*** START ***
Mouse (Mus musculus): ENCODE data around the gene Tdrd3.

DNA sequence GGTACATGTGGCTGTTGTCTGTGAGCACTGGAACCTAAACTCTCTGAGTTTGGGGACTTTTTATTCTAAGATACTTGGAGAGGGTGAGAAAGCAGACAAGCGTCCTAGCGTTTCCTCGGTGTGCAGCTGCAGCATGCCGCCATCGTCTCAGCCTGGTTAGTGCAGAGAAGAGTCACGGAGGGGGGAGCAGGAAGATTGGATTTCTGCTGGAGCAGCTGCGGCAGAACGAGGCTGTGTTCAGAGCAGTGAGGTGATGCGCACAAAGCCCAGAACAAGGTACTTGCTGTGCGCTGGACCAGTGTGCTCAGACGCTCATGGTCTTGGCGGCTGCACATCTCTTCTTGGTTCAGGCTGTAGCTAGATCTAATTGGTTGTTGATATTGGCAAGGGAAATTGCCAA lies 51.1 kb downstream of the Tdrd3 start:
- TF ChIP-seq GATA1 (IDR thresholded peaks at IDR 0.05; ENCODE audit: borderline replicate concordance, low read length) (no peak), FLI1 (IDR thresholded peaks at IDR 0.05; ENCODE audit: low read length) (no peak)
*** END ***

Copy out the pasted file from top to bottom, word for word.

Mouse (Mus musculus): ENCODE data around the gene Tdrd3.

DNA sequence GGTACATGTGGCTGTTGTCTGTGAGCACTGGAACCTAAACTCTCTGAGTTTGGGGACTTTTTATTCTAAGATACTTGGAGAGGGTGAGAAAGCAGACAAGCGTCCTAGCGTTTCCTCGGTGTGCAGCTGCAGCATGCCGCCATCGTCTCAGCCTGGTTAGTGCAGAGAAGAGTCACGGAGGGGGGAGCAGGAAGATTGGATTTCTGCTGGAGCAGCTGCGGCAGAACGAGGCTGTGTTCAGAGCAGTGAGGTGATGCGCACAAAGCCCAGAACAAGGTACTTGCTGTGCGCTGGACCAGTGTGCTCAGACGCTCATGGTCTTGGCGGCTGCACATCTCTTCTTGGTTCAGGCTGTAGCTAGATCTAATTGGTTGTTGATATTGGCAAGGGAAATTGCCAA lies 51.1 kb downstream of the Tdrd3 start:
- TF ChIP-seq GATA1 (IDR thresholded peaks at IDR 0.05; ENCODE audit: borderline replicate concordance, low read length) (no peak), FLI1 (IDR thresholded peaks at IDR 0.05; ENCODE audit: low read length) (no peak)